feed. It is the extracted residue of cereal grain resulting from the manufacture of beer.
Brewers’ dried grain (BDG), which is a by-product of the breweries, has long been fed to the ruminants (Mudrock et
al., 1998). It is very bulky, especially when wet, low in energy but high in crude protein (21%) and crude fibre up to
(20%) as reported by Yaakugh and Tegbe (1990), and Cheriest and Mayer (1992). (BDG) is spend with regards to its
starch content, it contain proportionally more of valuable Vitamin, Mineral, Fat and Protein than were contained in the
original cereal grain used (Kingshell et al., 1992). Singh (1998) reported that BDG is a rich source of essential fatty
acids and vitamins especially B-complex vitamins.



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Journal of Natural Sciences Research                                                                            www.iiste.org
ISSN 2224-3186 (Paper) ISSN 2225-0921 (Online)
Vol.2, No.8, 2012



The feeding of varying levels of BDG in animal diets has been evaluated by various researchers (Tegbe, 1989;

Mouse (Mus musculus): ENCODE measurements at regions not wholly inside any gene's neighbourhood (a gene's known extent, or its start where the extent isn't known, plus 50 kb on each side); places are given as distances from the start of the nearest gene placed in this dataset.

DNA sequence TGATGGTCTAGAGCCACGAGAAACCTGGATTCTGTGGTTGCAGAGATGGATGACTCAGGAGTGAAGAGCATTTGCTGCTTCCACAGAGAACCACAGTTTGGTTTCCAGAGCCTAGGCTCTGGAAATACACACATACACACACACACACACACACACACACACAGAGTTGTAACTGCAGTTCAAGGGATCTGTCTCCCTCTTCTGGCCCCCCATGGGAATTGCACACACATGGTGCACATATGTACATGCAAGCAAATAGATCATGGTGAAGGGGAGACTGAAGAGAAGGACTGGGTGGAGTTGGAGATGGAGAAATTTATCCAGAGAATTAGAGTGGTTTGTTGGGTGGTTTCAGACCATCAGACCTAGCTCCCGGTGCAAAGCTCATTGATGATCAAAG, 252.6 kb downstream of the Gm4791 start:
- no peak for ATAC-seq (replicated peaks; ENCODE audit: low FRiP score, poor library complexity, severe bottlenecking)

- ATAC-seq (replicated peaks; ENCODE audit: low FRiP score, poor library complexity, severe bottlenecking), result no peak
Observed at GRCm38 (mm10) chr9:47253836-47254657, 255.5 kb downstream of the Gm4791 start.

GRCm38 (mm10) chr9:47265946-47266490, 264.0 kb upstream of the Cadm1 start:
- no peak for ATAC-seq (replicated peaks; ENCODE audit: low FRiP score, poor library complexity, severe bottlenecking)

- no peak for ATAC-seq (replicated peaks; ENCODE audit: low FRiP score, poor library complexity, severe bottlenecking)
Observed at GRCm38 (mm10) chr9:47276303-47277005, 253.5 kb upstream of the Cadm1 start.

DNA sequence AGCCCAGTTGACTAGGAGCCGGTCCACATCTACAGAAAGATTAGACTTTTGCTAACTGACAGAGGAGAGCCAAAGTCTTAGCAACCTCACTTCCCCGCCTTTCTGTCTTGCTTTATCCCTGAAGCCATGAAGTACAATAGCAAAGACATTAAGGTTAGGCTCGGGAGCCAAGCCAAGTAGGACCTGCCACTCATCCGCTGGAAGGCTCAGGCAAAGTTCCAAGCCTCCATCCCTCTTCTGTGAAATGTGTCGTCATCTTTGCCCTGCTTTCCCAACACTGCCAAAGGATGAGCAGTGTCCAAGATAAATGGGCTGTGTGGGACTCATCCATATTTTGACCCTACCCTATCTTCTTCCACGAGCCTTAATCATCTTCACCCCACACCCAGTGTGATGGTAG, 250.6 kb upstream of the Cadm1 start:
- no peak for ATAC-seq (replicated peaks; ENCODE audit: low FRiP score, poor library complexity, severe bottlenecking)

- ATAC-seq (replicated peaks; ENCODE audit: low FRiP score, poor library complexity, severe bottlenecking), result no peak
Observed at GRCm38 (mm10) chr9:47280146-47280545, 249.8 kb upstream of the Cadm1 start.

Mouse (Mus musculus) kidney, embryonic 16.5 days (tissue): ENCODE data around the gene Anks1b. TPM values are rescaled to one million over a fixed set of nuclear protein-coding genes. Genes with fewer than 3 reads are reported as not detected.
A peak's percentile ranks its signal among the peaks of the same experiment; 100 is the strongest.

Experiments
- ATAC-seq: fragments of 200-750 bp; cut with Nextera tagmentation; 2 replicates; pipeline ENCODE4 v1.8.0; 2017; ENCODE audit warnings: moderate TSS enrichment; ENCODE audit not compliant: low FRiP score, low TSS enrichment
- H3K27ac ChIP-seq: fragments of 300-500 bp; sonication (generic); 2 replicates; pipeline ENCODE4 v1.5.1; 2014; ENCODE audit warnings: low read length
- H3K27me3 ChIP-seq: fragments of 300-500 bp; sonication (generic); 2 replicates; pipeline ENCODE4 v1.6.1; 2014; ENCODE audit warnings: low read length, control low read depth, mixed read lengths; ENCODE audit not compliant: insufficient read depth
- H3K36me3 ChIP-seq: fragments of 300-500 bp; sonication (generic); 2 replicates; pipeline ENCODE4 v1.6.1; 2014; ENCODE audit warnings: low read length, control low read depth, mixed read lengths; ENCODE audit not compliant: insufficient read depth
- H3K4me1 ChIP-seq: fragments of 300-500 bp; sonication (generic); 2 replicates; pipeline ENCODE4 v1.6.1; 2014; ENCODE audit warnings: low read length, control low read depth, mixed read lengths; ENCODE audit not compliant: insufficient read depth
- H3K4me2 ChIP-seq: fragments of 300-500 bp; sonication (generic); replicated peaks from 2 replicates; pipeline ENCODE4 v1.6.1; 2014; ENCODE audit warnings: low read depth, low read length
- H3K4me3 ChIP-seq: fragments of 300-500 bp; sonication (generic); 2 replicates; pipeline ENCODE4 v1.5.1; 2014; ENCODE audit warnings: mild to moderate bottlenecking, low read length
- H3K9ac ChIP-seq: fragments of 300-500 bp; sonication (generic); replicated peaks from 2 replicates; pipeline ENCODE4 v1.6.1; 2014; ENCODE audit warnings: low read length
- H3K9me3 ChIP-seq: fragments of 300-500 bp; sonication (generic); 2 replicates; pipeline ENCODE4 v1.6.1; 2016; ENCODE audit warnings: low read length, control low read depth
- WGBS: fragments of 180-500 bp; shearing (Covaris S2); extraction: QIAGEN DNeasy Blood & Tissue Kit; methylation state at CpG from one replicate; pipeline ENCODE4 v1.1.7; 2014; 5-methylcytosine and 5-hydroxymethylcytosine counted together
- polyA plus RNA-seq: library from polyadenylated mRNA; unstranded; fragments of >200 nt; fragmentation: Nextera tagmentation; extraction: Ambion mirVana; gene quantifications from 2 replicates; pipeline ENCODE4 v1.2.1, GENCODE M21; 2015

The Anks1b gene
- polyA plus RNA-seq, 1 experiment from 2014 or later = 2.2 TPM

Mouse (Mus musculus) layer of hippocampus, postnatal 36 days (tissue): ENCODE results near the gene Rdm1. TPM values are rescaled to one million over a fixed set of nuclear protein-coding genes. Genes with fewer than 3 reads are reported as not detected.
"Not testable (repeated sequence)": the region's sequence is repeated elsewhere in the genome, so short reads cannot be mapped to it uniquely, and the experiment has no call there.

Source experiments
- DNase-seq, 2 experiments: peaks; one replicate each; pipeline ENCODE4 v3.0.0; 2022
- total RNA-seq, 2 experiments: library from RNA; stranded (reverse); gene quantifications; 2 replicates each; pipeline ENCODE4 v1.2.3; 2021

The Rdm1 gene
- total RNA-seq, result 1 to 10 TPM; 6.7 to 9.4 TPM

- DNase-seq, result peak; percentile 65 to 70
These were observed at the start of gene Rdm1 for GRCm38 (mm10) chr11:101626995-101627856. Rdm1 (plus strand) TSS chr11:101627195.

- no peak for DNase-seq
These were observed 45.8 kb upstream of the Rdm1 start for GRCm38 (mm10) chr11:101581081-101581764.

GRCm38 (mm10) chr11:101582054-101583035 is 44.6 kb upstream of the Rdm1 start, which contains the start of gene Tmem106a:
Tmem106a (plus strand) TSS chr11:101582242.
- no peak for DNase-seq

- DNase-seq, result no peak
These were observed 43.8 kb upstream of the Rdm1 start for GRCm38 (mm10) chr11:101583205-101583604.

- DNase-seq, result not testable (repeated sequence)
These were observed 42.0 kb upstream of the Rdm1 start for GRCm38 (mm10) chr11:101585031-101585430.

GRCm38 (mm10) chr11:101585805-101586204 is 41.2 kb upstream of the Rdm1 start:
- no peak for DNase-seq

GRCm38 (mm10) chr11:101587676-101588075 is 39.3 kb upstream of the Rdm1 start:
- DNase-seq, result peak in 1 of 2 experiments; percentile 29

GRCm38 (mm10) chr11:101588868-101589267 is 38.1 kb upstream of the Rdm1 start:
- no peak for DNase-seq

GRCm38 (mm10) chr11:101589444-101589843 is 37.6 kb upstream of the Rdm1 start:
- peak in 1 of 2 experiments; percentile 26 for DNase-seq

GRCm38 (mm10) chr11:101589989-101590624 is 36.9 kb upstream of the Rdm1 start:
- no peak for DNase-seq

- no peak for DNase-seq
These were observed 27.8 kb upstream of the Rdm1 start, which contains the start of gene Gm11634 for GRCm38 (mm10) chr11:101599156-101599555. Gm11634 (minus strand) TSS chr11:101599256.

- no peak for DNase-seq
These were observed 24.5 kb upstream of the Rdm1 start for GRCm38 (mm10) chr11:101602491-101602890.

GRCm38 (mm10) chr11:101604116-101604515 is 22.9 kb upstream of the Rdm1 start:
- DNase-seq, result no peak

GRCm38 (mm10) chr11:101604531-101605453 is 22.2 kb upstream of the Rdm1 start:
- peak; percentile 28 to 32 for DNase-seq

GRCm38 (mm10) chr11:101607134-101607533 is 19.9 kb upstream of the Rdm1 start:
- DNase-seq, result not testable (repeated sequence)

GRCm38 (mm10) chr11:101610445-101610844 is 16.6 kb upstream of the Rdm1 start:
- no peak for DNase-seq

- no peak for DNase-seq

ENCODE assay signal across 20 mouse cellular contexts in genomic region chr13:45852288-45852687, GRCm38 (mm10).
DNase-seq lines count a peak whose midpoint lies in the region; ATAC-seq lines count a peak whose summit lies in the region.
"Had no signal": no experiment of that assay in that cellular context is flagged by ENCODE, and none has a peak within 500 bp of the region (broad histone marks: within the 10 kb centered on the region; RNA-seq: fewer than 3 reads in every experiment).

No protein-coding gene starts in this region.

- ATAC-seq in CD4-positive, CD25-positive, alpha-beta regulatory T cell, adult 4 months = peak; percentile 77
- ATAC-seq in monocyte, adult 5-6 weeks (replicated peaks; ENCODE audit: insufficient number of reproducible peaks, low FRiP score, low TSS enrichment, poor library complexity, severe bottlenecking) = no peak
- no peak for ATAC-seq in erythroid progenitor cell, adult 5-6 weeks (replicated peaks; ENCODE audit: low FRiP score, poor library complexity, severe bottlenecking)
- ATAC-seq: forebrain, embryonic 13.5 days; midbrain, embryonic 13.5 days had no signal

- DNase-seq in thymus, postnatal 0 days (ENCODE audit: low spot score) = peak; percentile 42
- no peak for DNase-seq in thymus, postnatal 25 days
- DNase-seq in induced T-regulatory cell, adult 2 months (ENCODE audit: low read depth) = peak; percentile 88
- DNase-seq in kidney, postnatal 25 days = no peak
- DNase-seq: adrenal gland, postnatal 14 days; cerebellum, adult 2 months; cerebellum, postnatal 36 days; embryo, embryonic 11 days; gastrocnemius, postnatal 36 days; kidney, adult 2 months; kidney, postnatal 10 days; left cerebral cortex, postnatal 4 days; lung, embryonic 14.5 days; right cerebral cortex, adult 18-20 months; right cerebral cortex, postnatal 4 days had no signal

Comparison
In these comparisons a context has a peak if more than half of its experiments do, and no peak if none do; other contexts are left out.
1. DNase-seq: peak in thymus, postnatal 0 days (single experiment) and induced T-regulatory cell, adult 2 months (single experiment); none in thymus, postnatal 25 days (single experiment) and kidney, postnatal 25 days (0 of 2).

Yaakugh and Tegbe 1990). Some of the reports revealed that high BDG inclusion levels in diets depressed feed intake
and growth rate (Kornegay, 1998). Yaakugh and Tegbe (1990) also reported that the bulky nature of BDG in the diets
may affect the digestibility as well as the availability of amino acids and other nutrients. There is need, therefore, to
determine the extent to which grass cutter could digest and derive nutrients from BDG based diets. Amoah (1985)
reported that brewer’s grain has been used to feed dairy animals and that it is both safe and palatable.
The grass cutter Thronomys swinderianmus is a wild herbivorous rodent erroneously regarded by some people as a
larger version of the rat. It is commonly focused in Africa (Rosevean, 1969; Baptist and Mensah, 1986; Adjanchaun
1993). In their natural habitat they consumer nuts bark and soft parts of grasses and shrubs (Adegbola, 2000).